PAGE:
In a dramatic turn of events, the United States has apprehended four individuals suspected of attempting to smuggle Iranian-manufactured weapons to Yemen. Their vessel was intercepted in the Arabian Sea on January 11, and they faced their first court appearance in Richmond, VA, this Thursday, February 22nd. The suspects, named Muhammad Pahlawan, Mohammad Mazhar, Ghufran Ullah, and Izhar Muhammad, were captured during a U.S. Navy operation that tragically resulted in the loss of two SEALs.

Tragic SEAL Operation

The mission to seize the vessel believed to be heading to Yemen involved SEALs from the USS Lewis Puller and a U.S. Coast Guard team. They discovered advanced weaponry presumed to be intended for Houthi rebels in Yemen. The operation took a somber turn with the deaths of two Navy SEALs who drowned while trying to board the smuggler’s ship under challenging conditions.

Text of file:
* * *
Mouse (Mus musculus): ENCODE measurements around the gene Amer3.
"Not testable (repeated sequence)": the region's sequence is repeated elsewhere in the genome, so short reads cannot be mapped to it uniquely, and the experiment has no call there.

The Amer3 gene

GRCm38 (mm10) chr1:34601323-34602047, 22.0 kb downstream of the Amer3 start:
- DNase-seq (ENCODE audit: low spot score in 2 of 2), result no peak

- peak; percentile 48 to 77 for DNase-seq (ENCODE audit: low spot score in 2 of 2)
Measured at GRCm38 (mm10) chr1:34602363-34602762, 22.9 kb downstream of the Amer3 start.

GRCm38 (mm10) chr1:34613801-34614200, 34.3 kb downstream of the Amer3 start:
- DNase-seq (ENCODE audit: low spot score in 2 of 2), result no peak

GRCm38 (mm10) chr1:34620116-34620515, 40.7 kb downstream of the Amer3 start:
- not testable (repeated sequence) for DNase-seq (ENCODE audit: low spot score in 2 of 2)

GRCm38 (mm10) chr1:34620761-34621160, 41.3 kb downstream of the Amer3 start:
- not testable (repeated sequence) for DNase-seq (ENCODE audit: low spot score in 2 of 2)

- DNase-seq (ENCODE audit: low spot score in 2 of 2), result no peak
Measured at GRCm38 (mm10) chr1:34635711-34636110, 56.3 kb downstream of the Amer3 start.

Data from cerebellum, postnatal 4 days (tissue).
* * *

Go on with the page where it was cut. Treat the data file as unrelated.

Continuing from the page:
Authorities from the United States have disclosed that on January 11, Navy Special Warfare Operator 1st Class Christopher J. Chambers was in the process of boarding the boat when he accidentally fell into the water due to the significant wave-induced separation between the vessel and the SEALs’ combat craft. Upon witnessing Chambers’ fall, Naval Special Warfare Operator 2nd Class Nathan Gage Ingram took immediate action, diving in an attempt to rescue him, per the accounts provided by U.S. officials acquainted with the incident.

The Arms Cache

The seized arsenal included key components for ballistic and cruise missiles, highlighting the strategic implications of the smuggling route from Iran to Yemen. The operation signifies a critical interception of Iranian weapons amid escalating maritime threats in the region.


Some of the weapons and weapon components seized from the dhow.


This Iranian-made warhead was also taken from the small vessel. It was bound for Houthis in Yemen.

Crew’s Denial and Investigation Insights

Despite the crew’s denial of arms smuggling, some admitted to drug trafficking. The investigation pointed to Pahlawan as the operation’s leader, with connections to Iran’s Islamic Revolutionary Guard Corps, underscoring the operation’s complexity and international ramifications.